Rifqa Bary To Be Sent Back To Ohio

It looks like the Rifqa Bary saga will soon be shifting to Ohio:

A runaway teen who said her father threatened to kill her for converting from Islam to Christianity will be returned to Ohio once her immigration status has been clarified, a Florida judge ruled Tuesday.

The ruling was a victory for parents Mohamed and Aysha Bary, who had requested that their daughter’s custody be transferred to Ohio while other issues in the case are settled. The teen’s attorney, John Stemburger, who leads a Christian advocacy organization, opposed the move.

Seventeen-year-old Rifqa Bary left her family in Columbus, Ohio, in July and took refuge in the home of a minister in Orlando, Florida. The girl was later moved into foster care after she said in an affidavit that her Muslim father had threatened her after finding out about her conversion. Her father has denied the allegation.

In Tuesday’s ruling, Judge Daniel Dawson said it was in Bary’s best interest for her emergency custody continue in Ohio.

The transfer will not happen until the teen’s immigration status is determined, however, the judge said.

Attorneys for the parents, who are from Sri Lanka, said required immigration documents will be submitted to the court within two weeks. A status hearing has been set for October 23 in case the paperwork has not been filed.

And because seemingly no development in this saga can unfold without Bary’s supporters using it as an opportunity to spread a new round of unconfirmed rumors, that is exactly what looks to be happening once again:

The Florida pastor who helped a 17-year old girl who fled from her home, fearing her Muslim parents would kill her for converting to Christianity, told MyFoxOrlando.com that he is hopeful the runaway will be able to stay in Florida even though a judge ruled she must return to Ohio.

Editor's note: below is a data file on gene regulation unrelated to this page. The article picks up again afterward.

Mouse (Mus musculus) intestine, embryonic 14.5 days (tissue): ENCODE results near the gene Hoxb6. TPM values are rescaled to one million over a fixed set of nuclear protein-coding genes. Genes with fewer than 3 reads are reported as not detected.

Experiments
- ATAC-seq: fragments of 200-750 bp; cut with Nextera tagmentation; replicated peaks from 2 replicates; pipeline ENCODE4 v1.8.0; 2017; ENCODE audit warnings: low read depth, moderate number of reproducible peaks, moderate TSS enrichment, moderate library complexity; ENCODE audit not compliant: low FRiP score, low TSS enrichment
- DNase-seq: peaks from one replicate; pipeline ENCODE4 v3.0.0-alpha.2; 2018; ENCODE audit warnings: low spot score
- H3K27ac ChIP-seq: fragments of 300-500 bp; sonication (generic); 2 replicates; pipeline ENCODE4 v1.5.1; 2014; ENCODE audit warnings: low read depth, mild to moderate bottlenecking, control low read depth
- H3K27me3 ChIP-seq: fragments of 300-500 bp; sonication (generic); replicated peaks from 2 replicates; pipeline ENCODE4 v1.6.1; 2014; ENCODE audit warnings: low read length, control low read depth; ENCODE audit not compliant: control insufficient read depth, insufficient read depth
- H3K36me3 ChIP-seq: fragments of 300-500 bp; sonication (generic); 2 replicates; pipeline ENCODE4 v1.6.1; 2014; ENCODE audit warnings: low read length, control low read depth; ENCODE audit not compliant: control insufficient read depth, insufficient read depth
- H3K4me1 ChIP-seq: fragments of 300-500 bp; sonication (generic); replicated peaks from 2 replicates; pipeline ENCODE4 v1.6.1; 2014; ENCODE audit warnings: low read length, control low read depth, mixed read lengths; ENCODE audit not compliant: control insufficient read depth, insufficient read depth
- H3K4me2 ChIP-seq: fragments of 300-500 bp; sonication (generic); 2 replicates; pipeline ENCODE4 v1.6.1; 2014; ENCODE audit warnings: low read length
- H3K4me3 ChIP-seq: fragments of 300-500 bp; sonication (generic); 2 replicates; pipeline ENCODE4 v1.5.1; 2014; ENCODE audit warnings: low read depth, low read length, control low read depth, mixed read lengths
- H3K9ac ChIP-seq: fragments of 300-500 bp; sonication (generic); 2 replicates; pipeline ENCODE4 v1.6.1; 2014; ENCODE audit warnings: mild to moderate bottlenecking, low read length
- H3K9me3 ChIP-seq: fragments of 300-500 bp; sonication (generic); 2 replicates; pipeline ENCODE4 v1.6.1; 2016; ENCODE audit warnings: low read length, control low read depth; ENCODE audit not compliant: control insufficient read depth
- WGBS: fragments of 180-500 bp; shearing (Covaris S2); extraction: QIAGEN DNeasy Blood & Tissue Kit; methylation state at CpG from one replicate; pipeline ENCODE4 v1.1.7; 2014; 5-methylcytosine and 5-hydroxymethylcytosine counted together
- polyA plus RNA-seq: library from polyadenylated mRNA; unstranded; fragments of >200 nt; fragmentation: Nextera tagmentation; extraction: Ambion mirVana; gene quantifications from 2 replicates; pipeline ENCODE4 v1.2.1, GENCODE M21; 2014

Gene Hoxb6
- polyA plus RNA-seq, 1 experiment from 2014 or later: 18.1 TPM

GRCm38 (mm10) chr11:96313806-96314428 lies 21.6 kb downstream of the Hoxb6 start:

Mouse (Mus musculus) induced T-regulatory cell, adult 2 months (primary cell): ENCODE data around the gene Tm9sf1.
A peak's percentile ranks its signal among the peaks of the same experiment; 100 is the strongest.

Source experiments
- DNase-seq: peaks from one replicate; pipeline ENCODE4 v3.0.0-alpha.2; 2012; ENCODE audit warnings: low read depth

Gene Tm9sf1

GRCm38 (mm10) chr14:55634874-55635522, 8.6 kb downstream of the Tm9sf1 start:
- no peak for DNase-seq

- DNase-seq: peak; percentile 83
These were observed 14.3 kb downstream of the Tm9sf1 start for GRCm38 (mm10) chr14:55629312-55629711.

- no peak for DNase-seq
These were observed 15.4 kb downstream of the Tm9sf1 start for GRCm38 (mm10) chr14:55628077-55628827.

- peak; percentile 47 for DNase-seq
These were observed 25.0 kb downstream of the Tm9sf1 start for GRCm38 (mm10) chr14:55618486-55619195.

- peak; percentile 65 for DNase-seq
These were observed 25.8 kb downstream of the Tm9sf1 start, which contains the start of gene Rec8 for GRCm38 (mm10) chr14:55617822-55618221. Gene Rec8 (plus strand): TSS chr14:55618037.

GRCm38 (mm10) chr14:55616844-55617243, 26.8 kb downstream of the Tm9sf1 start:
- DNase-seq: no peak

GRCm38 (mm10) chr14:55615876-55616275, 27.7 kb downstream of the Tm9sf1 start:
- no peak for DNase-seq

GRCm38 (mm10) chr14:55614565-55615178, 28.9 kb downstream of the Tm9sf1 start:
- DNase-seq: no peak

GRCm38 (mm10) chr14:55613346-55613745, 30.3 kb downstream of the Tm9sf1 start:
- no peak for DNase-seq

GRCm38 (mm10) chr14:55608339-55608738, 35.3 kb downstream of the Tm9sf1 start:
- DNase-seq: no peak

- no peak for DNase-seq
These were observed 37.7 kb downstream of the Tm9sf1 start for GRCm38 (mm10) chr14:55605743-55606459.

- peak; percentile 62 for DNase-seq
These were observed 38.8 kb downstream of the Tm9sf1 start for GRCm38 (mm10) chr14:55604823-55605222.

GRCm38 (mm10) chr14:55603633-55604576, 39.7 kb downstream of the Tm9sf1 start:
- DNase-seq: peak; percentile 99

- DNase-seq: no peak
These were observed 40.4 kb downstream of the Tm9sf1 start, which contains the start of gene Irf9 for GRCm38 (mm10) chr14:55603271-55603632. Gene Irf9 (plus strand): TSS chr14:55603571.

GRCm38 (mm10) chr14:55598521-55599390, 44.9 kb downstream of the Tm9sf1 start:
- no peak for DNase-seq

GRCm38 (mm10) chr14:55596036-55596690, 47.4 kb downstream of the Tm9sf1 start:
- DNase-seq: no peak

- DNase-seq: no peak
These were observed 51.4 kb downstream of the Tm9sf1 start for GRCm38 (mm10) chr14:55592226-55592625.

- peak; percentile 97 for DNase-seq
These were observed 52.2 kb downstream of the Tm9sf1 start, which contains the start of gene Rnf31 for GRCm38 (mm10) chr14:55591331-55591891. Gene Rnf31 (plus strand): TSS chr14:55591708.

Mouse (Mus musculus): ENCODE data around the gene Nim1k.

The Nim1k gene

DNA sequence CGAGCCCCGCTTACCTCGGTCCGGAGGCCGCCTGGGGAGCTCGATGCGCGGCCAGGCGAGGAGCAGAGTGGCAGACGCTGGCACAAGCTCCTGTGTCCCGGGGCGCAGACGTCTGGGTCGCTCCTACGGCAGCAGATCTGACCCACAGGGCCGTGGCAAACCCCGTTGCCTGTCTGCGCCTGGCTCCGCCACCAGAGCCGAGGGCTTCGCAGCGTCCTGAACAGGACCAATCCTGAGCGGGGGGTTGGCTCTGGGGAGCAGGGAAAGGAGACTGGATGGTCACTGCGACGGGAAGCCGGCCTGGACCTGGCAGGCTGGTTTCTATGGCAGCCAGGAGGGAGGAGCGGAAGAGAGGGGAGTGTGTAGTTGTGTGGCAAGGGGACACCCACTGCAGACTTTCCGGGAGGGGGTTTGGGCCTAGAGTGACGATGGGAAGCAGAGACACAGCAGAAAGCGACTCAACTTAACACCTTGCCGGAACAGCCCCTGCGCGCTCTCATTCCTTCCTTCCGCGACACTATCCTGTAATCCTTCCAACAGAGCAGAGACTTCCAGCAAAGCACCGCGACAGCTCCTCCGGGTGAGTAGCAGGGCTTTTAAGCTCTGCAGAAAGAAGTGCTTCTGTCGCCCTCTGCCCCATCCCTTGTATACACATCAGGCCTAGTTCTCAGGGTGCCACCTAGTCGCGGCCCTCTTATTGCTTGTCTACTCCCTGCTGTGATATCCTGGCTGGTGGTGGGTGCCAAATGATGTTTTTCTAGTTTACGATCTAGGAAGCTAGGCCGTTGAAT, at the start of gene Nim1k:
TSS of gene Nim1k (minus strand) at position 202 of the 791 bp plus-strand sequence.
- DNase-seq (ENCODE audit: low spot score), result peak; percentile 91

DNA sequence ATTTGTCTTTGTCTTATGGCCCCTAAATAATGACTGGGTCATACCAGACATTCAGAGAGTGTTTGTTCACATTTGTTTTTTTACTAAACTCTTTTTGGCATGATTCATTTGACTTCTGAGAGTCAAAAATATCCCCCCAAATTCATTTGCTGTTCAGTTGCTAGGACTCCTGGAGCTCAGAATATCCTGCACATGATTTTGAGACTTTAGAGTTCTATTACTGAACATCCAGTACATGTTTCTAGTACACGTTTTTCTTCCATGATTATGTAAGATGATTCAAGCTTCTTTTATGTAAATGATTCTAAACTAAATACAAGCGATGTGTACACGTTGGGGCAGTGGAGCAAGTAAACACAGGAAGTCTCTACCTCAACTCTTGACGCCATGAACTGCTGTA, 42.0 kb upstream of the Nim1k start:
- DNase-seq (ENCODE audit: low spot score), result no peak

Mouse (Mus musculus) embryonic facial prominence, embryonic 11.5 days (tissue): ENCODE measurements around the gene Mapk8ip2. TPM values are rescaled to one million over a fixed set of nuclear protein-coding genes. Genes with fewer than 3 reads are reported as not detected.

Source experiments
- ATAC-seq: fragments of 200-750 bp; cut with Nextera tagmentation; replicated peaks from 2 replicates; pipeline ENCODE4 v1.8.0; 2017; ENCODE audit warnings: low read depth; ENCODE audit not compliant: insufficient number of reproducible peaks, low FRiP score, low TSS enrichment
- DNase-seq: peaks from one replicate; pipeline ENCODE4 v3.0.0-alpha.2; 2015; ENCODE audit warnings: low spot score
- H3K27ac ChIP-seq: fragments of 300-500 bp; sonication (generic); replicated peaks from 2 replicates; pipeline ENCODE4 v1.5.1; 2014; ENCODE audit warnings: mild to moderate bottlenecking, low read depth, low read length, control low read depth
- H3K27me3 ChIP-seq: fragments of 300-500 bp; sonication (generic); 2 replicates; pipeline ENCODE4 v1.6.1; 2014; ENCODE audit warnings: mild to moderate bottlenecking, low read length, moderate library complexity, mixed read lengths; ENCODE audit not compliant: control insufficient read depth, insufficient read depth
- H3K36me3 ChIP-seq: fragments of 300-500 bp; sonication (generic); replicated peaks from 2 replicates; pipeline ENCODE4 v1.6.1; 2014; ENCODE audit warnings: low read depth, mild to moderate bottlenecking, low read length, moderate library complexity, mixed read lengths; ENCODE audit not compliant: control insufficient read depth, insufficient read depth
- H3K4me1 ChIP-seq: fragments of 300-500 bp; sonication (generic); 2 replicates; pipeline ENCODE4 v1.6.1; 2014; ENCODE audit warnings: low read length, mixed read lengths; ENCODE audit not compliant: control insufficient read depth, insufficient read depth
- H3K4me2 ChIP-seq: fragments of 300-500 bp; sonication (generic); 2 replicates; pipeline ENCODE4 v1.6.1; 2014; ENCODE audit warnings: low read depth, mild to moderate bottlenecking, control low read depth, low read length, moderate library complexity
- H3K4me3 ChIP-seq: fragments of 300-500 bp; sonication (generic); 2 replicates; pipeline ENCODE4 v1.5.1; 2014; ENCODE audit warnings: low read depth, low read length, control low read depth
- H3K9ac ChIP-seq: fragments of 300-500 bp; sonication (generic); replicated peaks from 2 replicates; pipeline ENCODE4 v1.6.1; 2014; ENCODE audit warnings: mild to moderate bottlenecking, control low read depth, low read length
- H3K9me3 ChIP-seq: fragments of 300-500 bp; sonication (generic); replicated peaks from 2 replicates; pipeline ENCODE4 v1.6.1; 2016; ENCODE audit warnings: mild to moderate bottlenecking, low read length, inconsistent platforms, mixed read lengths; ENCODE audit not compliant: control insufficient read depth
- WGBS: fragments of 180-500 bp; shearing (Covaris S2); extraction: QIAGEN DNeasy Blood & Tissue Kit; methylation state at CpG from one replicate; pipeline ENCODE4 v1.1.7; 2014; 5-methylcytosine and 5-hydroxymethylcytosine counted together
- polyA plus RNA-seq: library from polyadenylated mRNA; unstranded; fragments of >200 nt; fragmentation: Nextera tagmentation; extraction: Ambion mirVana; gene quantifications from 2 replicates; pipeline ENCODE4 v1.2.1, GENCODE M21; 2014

“We expected Ohio would get jurisdiction… that’s just the legal way it is,” Paster Blake Lorenz told MyFoxOrlando.com. “But we are excited there is still a possibility she could stay in Florida, if the legal documents are not presented with her immigration. So you never know…maybe they don’t have them.”

Before the girl gets sent back, Florida Judge Daniel Dawson said he needs immigration papers proving her status in the U.S. and proof from the state of Florida that she can continue her virtual schooling and receive credit in Ohio.

Lorenz claims he and his wife have been operating under the belief that Bary’s parents may not be able to produce the required documents.

Bary’s family came from Sri Lanka, and Lorenz said Rifqa did not think they would look for her for fear their immigration status would be revealed. They eventually did report her as missing, and Lorenz has since felt pressure from law enforcement and some segments of the public.

“My impression is they are not here legally anymore,” Lorenz told MyFoxOrlando.com. “Originally, they were, this is all second hand. Rifqa told us they were not legal anymore… Meaning they didn’t update their papers and they were afraid they’d be deported.”

Just because seemingly everything Bary has told Lorenz up to this point appears to have been false and unconfirmed, I guess that doesn’t mean he’s going to stop blindly passing her allegations on to the press.